In today's edition of Small Town Newspaper:
Tomorrow is World Alzheimer’s Day. With dozens of nations participating, it will be a global event intended to raise awareness of Alzheimer’s disease and to remind policy makers around the world of the serious impact the disease will have as the population ages. In France, an “Alzheimer’s Train” will tour the country; in Australia, general practitioners will participate in training workshops; and in Iran, schools and cultural centers will hold seminars.
In the United States, the Alzheimer’s Association has sponsored Breakthrough Riders, a team of bicyclists traveling from San Francisco to Washington, D.C. They have been collecting signatures of people who want Congress to make Alzheimer’s a national priority, and tomorrow they will arrive at Capitol Hill armed with nearly 100,000 signatures calling for “yes” votes for the Alzheimer’s Breakthrough Act.
This event is global because this disease is global, and it will only grow in its threat to our quality of life as we live longer and longer. In the U.S. alone, more than five million people have Alzheimer’s, and 11 million people serve as their caregivers. Every 70 seconds, another person is diagnosed with what is the seventh leading cause of death in the U.S. Alzheimer’s disease currently costs us $172 billion annually, and by the year 2050, as many as 13.5 million Americans could be afflicted.
Alzheimer’s disease affects men and women from every race and nationality, but general statistics aside, for me it’s personal. My father and my father-in-law both died with the disease, and as far as my family is concerned, the clock is ticking for finding both a cure and firm information about prevention.
When we were first told of my father’s diagnosis, I remember thinking we were in for something bad, but I didn’t know to what extent my family would suffer. I lived hours away from my parents, so I did not carry the burden to the same degree as my mother and sisters, but what I saw from a distance and what I experienced during occasional visits was a heavy load to haul. The first time my father forgot my name and my face, the first time he failed to recognize my children, the first time he became agitated in a way I had never seen were like fresh new blows.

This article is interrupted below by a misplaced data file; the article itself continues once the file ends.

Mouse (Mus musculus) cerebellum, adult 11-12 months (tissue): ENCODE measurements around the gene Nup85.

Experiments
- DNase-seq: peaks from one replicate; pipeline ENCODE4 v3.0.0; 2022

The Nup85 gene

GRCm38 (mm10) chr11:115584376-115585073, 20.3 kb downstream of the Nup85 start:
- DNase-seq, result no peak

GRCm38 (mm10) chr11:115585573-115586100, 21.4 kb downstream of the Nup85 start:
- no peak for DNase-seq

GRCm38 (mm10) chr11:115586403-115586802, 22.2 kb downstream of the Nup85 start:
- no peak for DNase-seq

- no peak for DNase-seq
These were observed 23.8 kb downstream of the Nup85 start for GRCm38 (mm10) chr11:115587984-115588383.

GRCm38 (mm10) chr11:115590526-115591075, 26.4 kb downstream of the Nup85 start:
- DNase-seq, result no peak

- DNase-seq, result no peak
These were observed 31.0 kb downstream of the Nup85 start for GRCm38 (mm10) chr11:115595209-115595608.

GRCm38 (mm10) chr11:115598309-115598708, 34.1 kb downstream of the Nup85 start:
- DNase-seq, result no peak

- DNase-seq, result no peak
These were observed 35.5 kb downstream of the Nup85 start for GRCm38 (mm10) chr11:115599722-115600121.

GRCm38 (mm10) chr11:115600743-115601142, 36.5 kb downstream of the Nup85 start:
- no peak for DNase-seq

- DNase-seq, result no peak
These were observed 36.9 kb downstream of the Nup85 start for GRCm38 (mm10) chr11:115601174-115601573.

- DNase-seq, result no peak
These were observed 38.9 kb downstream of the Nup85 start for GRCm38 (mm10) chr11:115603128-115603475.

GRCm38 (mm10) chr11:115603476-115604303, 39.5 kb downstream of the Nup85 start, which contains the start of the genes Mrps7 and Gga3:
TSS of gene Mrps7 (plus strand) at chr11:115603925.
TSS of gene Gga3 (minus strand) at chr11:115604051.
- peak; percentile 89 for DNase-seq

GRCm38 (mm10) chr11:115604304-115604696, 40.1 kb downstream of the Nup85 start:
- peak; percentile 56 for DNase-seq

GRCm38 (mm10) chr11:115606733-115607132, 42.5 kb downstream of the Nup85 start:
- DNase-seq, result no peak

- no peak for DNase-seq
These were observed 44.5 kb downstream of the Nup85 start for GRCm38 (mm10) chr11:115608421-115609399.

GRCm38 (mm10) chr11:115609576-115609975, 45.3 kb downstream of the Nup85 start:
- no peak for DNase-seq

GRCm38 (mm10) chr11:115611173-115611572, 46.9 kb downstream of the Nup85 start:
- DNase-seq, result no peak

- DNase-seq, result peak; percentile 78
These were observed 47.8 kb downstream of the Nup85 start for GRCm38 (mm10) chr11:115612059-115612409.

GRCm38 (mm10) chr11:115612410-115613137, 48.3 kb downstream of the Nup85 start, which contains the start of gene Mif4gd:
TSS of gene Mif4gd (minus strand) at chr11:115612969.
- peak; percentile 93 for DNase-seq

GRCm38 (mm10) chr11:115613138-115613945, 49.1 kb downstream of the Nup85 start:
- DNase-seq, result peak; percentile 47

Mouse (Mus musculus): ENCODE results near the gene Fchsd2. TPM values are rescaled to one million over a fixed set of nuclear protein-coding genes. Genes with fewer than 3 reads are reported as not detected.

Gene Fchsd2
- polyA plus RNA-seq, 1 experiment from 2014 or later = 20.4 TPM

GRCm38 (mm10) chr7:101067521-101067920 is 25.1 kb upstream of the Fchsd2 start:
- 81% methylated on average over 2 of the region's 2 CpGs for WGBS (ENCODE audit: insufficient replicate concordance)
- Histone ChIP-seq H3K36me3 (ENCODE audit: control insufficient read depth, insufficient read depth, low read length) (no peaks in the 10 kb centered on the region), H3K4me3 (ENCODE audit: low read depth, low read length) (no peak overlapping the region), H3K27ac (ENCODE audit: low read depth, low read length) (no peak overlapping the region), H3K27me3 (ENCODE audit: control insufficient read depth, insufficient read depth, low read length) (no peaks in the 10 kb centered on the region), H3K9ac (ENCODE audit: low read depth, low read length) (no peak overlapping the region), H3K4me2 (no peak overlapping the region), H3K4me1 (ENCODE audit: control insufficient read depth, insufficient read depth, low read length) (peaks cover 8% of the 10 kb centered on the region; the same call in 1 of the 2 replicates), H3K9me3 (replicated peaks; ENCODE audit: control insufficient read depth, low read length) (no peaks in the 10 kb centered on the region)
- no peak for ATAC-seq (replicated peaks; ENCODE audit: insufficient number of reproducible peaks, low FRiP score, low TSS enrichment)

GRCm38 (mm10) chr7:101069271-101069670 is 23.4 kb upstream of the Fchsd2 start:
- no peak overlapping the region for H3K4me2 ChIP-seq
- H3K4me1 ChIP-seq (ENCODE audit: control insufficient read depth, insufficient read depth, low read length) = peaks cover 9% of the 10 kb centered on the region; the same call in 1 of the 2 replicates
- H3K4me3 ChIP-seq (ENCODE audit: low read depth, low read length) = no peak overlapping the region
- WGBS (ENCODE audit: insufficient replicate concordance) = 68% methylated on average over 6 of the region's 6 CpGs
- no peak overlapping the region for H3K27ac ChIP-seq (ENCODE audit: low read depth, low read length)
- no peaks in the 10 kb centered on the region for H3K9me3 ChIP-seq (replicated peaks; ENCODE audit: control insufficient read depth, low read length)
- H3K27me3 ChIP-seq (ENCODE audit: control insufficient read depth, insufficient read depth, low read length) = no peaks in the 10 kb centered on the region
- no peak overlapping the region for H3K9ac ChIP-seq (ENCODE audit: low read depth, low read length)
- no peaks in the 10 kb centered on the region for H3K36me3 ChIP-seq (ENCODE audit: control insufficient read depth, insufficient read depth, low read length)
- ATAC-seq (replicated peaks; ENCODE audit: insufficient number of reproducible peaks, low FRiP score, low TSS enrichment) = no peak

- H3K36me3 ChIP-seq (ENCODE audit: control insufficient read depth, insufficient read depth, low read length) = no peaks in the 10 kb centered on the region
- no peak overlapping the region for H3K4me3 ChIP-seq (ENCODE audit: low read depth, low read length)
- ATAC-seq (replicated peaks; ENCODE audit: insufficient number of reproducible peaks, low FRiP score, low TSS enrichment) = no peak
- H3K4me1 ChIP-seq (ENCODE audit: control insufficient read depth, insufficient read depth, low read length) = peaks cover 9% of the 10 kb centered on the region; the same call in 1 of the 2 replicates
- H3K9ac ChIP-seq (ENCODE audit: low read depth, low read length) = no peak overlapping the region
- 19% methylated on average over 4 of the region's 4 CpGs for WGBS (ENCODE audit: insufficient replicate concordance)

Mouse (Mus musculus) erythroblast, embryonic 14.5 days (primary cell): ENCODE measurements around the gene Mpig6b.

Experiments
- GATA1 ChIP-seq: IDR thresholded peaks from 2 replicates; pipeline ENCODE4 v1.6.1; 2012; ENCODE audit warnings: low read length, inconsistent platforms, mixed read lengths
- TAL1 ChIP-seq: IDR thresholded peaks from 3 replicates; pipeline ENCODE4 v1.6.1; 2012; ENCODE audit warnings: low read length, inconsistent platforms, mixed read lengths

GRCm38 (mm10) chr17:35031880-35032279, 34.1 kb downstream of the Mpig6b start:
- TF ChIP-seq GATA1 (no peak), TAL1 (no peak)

My father had always been physically strong, but with this disease, he became weak and unsteady on his feet. He was a fierce protector of my mother, but as his brain morphed, he became increasingly dependent on her. He would repeatedly ask for water or food or people from his past, often wanting to visit his mother who had died years before. And over and over again, he would ask when he would be allowed to go home, because wherever he was at the moment, whether in his own chair or at his own kitchen table or his own bed, it surely wasn’t where he belonged.
More than anything, home is what he wanted, and I remember my mother saying, “Imagine how terrible it must feel to always want to go home and never being able to get there.” You know you want something, something attached to a hazy memory or a distant sense of wellbeing, and it eludes you every single day. You wake up with it, and you fall asleep with it, and it gnaws at you constantly.
This is how I sum up Alzheimer’s disease. It’s not just about losing memories or feeling confused. It’s more than a change in personality and a loss of motor skills and inhibitions. It’s a deep longing for the familiar in a world where everything is alien, and relief never comes. I know of no other disease as cruel and as insidious, and for my family and millions of others, as ominous.
The whole world is in need of a solution to one of our worst diseases, and tomorrow when trains and seminars and fund-raisers call attention to this need, my name will be on the petition delivered to Capitol Hill. In memory of my father and father-in-law and for the sake of my family, I am asking that we all make tackling this disease a priority.
To sign the petition sponsored by the Alzheimer’s Association, visit www.alz.org.